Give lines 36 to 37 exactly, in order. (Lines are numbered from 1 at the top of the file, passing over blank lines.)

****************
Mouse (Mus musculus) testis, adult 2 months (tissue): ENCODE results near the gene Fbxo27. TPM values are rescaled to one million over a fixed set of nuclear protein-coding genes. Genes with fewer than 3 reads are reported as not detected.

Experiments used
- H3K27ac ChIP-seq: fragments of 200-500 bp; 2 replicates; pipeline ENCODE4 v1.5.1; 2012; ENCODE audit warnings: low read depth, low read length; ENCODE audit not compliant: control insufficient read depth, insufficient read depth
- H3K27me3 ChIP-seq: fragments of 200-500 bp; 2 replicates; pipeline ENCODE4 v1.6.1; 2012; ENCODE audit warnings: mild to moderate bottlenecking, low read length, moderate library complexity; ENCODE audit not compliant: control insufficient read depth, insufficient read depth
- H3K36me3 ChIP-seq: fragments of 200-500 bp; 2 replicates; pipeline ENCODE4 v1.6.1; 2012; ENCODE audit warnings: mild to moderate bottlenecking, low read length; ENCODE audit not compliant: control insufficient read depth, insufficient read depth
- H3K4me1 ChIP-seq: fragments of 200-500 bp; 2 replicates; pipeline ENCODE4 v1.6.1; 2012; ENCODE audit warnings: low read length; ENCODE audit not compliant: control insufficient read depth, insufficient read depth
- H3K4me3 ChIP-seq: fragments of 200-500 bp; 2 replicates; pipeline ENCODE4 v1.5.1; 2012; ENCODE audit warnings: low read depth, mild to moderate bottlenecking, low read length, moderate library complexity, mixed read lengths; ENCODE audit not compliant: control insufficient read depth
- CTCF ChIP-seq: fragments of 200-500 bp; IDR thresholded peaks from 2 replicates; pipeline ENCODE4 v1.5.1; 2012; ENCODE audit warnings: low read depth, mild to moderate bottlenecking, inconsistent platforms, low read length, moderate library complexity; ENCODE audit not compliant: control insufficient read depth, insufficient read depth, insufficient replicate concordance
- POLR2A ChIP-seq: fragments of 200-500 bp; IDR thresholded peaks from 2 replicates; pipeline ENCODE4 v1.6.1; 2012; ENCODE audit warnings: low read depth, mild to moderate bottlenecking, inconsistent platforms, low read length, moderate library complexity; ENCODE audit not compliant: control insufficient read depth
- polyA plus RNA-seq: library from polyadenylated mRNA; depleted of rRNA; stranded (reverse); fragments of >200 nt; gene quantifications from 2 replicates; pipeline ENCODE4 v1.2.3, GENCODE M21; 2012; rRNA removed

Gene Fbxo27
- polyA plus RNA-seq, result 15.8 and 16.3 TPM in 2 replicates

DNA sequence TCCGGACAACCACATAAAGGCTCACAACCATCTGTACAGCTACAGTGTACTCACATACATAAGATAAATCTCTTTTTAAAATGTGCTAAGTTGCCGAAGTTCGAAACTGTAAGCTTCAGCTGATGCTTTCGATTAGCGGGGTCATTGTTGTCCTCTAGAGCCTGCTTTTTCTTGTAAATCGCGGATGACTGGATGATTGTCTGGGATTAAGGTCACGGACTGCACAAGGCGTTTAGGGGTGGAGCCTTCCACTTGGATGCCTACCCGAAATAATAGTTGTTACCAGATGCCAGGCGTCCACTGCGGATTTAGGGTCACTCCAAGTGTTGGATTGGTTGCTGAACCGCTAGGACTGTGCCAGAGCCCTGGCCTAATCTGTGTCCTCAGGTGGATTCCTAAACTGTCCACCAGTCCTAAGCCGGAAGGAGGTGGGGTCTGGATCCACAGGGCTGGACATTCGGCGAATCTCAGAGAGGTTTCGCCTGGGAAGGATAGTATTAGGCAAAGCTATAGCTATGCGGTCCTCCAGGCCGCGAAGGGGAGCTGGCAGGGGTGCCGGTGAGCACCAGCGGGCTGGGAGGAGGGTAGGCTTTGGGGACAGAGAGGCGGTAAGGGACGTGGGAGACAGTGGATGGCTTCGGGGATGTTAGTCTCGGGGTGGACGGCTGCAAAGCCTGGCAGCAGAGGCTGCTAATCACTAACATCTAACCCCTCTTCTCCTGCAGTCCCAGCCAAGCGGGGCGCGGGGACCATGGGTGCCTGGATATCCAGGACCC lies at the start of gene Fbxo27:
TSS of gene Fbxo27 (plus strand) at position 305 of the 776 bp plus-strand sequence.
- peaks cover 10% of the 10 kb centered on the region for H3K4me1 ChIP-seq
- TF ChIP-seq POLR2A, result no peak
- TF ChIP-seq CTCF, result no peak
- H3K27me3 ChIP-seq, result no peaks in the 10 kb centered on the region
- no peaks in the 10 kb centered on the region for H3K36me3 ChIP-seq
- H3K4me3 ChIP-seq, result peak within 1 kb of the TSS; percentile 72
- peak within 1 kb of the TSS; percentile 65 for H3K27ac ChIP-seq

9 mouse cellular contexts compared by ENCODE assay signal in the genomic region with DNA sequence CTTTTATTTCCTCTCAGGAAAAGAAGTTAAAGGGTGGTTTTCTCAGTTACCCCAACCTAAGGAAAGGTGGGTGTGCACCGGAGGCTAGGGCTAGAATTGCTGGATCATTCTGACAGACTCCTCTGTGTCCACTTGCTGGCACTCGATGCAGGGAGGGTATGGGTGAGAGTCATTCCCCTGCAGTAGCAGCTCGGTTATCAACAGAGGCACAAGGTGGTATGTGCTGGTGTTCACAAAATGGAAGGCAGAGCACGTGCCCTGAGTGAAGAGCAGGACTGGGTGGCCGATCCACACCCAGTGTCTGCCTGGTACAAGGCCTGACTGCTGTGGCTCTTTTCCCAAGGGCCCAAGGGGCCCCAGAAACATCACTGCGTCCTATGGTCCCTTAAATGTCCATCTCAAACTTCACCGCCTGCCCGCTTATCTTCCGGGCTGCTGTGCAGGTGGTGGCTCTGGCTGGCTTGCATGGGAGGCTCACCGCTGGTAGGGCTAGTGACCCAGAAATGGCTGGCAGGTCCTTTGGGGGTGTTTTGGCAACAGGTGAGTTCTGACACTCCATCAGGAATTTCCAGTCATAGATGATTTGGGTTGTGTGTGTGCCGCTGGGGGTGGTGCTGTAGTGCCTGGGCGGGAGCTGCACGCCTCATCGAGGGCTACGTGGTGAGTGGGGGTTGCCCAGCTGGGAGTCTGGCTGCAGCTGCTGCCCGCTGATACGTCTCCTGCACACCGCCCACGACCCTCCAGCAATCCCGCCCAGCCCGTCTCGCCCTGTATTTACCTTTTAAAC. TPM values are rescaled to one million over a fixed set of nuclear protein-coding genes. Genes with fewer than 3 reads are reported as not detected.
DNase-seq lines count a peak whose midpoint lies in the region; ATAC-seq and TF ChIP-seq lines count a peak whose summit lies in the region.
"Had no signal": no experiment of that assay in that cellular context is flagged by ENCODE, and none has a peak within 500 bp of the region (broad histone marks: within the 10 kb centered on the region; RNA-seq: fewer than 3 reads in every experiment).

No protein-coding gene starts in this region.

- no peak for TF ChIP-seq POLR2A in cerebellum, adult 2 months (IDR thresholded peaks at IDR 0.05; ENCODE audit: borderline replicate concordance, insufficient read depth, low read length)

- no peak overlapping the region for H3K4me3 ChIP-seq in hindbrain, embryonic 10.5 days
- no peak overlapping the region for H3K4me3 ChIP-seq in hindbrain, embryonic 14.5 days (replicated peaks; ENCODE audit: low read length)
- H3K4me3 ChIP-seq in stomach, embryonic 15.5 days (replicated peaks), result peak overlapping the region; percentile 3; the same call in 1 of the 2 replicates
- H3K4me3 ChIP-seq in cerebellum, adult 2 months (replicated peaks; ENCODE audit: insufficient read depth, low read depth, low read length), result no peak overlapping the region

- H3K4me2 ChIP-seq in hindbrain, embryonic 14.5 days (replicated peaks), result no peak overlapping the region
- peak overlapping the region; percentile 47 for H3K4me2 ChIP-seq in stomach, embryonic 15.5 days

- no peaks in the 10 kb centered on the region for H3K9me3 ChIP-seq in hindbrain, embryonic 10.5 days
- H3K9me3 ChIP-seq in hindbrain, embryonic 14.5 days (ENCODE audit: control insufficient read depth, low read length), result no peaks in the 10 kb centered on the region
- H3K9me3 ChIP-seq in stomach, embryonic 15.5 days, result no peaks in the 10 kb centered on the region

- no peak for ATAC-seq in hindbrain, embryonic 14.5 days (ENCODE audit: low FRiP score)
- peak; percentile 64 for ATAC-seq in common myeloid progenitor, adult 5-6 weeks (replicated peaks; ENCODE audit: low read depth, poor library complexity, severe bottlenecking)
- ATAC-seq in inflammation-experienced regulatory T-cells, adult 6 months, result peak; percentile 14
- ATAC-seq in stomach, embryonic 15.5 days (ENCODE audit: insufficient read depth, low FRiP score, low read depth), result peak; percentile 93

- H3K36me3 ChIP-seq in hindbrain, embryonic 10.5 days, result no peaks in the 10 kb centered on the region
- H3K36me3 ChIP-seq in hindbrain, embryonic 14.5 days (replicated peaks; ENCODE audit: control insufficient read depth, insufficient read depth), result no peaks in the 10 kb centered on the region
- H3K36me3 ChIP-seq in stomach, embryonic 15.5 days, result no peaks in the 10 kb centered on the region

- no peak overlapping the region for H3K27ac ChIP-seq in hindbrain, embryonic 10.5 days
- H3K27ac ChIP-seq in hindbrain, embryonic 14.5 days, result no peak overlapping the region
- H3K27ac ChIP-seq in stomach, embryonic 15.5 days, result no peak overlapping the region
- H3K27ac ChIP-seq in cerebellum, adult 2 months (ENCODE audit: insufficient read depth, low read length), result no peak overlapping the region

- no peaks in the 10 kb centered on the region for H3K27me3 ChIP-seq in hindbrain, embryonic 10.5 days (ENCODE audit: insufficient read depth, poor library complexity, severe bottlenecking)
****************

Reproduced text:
- no peak for ATAC-seq in hindbrain, embryonic 14.5 days (ENCODE audit: low FRiP score)
- peak; percentile 64 for ATAC-seq in common myeloid progenitor, adult 5-6 weeks (replicated peaks; ENCODE audit: low read depth, poor library complexity, severe bottlenecking)